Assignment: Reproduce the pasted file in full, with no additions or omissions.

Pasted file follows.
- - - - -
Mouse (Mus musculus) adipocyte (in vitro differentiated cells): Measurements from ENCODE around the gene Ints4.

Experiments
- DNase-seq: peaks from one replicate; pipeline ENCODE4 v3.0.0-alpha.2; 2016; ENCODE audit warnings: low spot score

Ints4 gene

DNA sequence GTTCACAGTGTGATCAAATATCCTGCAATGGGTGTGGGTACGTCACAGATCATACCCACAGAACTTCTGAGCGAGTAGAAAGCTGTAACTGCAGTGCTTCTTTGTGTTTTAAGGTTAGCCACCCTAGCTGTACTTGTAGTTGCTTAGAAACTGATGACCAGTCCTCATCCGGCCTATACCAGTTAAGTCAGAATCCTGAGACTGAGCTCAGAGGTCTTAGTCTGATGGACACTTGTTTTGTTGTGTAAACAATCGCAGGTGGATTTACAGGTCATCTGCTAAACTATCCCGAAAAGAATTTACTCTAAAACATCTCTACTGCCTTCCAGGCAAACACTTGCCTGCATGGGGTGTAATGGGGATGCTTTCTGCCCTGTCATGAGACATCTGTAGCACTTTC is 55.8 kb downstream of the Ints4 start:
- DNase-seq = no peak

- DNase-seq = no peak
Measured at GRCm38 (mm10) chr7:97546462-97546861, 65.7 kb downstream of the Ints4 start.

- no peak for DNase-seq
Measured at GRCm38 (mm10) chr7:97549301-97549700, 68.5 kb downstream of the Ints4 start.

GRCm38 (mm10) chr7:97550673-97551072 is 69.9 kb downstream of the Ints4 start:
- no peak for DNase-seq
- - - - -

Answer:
Mouse (Mus musculus) adipocyte (in vitro differentiated cells): Measurements from ENCODE around the gene Ints4.

Experiments
- DNase-seq: peaks from one replicate; pipeline ENCODE4 v3.0.0-alpha.2; 2016; ENCODE audit warnings: low spot score

Ints4 gene

DNA sequence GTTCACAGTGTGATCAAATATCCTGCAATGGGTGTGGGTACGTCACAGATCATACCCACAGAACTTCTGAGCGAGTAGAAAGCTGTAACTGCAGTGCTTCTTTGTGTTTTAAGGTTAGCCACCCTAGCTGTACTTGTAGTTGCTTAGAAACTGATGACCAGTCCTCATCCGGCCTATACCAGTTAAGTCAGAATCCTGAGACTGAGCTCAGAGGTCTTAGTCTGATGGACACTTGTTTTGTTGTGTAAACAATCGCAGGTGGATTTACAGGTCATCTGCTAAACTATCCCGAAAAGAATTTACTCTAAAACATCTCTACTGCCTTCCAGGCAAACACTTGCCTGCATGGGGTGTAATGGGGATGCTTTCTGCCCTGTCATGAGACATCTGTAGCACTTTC is 55.8 kb downstream of the Ints4 start:
- DNase-seq = no peak

- DNase-seq = no peak
Measured at GRCm38 (mm10) chr7:97546462-97546861, 65.7 kb downstream of the Ints4 start.

- no peak for DNase-seq
Measured at GRCm38 (mm10) chr7:97549301-97549700, 68.5 kb downstream of the Ints4 start.

GRCm38 (mm10) chr7:97550673-97551072 is 69.9 kb downstream of the Ints4 start:
- no peak for DNase-seq